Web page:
Ralph Cornejo, formerly the United Healthcare Workers (UHW) Kaiser Division Director, took the stand as an expert witness. Cornejo played a major role in the national and cross regional bargaining in 2005 and 2008. He was directly involved in crafting and negotiating the best healthcare contracts in the industry.

Shortly after Kaiser illegally imposed its infamous takeaways in three Southern California units, Cornejo traveled to facilities throughout the state, where he observed the impact of Kaiser’s unfair labor practice on the election itself. As might be expected in a time of economic anxiety, union members were fixated on the precedent in Southern California, especially on potential for more suffering in the rest of the state. Here is some of the testimony:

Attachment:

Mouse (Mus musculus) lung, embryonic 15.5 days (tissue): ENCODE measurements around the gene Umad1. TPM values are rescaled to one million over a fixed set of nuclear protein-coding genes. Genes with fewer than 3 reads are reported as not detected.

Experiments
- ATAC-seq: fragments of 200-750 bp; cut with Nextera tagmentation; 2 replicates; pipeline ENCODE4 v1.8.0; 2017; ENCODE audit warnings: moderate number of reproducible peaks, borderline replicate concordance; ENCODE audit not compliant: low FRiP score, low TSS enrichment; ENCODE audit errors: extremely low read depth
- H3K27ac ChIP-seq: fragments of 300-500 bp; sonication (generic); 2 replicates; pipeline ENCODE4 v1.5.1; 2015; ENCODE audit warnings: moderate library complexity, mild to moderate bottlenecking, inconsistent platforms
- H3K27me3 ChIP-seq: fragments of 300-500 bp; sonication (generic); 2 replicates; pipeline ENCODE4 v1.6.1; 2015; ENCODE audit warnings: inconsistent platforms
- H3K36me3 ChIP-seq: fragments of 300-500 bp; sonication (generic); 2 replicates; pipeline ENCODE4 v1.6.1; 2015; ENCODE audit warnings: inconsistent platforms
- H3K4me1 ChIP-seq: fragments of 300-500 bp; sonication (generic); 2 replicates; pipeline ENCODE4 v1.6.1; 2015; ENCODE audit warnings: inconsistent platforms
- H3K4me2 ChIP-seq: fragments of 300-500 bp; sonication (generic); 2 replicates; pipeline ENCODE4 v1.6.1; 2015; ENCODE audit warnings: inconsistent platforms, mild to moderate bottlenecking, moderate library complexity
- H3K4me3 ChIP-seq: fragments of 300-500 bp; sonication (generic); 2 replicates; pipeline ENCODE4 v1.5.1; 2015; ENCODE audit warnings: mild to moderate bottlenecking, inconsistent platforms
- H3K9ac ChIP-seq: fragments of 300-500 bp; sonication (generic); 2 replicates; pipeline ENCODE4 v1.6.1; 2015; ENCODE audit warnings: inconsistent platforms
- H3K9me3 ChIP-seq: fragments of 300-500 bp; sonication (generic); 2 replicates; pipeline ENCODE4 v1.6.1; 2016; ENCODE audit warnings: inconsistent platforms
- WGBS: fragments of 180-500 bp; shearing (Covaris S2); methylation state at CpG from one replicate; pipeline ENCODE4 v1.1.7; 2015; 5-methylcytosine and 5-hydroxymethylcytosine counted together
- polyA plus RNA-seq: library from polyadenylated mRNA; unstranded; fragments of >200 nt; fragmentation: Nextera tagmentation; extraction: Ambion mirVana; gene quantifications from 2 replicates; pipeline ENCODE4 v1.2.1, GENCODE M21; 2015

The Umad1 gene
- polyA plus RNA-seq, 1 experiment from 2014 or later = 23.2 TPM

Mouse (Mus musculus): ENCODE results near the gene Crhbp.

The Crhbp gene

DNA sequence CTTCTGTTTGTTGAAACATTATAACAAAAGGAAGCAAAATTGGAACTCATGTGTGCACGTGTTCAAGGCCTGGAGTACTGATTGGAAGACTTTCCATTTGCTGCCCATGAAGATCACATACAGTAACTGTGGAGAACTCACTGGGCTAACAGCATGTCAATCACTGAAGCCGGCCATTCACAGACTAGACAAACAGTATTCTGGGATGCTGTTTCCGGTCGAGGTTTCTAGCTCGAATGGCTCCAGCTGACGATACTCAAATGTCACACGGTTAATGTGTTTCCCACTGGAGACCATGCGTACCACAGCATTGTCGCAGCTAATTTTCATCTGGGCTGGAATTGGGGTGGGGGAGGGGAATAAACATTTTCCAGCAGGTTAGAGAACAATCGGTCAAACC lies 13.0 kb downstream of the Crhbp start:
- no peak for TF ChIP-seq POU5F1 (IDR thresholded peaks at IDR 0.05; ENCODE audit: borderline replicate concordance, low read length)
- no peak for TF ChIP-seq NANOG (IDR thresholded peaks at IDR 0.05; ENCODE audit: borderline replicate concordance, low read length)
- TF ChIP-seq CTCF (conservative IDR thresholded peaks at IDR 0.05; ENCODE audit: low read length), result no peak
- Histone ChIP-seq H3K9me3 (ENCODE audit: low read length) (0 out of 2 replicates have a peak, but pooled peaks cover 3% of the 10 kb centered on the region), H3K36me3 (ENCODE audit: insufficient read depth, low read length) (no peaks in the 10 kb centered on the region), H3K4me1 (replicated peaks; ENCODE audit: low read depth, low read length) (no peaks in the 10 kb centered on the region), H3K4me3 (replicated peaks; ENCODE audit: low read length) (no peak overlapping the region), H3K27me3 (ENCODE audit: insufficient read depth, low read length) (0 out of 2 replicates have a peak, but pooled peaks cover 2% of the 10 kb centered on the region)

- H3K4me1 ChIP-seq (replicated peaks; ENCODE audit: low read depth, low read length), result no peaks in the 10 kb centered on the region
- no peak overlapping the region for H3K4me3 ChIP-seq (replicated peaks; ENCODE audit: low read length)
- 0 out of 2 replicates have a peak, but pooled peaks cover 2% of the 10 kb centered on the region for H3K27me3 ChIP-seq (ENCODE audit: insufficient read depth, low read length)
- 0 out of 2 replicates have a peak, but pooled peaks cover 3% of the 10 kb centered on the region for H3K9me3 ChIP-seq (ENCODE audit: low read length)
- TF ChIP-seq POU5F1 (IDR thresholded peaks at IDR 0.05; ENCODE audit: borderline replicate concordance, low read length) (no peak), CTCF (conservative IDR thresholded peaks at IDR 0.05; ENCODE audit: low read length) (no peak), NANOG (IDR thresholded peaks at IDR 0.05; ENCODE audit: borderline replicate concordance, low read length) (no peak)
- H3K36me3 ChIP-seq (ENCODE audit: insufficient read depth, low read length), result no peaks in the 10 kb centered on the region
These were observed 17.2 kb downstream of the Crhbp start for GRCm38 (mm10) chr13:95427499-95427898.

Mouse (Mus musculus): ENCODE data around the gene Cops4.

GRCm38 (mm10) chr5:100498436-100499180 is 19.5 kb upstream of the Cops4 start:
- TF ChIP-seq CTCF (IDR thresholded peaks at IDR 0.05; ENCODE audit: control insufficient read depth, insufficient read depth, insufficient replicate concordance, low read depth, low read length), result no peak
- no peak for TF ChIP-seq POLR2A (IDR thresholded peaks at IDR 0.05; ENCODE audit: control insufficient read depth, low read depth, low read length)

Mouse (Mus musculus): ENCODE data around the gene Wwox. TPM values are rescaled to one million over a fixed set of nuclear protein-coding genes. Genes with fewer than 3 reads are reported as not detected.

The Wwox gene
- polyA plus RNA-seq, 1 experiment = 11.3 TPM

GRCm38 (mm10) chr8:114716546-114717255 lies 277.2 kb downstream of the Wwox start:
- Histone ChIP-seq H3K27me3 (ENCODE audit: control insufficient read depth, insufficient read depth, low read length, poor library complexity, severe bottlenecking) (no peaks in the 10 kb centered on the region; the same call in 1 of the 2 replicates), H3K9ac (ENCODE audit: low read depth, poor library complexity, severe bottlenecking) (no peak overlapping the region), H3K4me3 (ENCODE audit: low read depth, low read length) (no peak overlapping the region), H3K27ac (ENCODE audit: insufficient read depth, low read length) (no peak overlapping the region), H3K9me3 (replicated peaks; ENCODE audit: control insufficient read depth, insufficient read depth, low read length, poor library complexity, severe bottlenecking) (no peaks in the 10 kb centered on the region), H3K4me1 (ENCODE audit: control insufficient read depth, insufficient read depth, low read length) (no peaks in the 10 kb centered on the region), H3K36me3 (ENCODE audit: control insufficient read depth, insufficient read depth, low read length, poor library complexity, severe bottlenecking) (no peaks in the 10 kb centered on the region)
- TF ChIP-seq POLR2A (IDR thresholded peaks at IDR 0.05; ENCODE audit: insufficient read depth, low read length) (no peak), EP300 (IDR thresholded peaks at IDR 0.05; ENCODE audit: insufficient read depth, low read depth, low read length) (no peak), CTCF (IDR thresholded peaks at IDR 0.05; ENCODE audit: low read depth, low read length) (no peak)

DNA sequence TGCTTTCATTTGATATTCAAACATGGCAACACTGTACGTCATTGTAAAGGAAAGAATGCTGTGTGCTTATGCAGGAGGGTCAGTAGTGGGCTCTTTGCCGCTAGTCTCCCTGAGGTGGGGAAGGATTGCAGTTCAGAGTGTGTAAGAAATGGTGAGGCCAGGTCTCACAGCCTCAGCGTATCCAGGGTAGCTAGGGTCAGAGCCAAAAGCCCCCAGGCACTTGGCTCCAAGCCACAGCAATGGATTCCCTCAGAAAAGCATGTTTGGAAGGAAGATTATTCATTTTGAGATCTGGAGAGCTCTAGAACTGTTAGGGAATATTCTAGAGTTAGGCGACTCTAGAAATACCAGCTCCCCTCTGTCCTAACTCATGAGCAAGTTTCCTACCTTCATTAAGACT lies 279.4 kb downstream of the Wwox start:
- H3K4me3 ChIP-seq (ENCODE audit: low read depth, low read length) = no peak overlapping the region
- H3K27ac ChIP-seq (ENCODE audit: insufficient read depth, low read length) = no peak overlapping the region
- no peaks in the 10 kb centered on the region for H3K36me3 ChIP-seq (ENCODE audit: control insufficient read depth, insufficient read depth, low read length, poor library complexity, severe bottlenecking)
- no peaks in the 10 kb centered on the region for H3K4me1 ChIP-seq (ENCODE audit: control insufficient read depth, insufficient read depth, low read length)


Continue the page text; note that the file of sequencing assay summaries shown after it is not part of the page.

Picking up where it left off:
Siegel: To what extent in your campaign activities throughout the state did you have inquiries from members about whether or not it was likely that the 3% raise [scheduled for October 2010] would be paid if NUHW won?

Cornejo: It was an absolute fear that they would not get paid the 3% if NUHW won.

Siegel: Okay. And could you characterize just in comparison to, you know, other inquiries you received from bargaining unit members, how important this issue was compared to others?

Cornejo: It was overwhelming. it was overriding. It was the main issue for members. Members consistently referred to the fact that the Southern California folks did not get the 2% -- have not gotten the 2%. Why wouldn’t Kaiser withhold the 3% for us?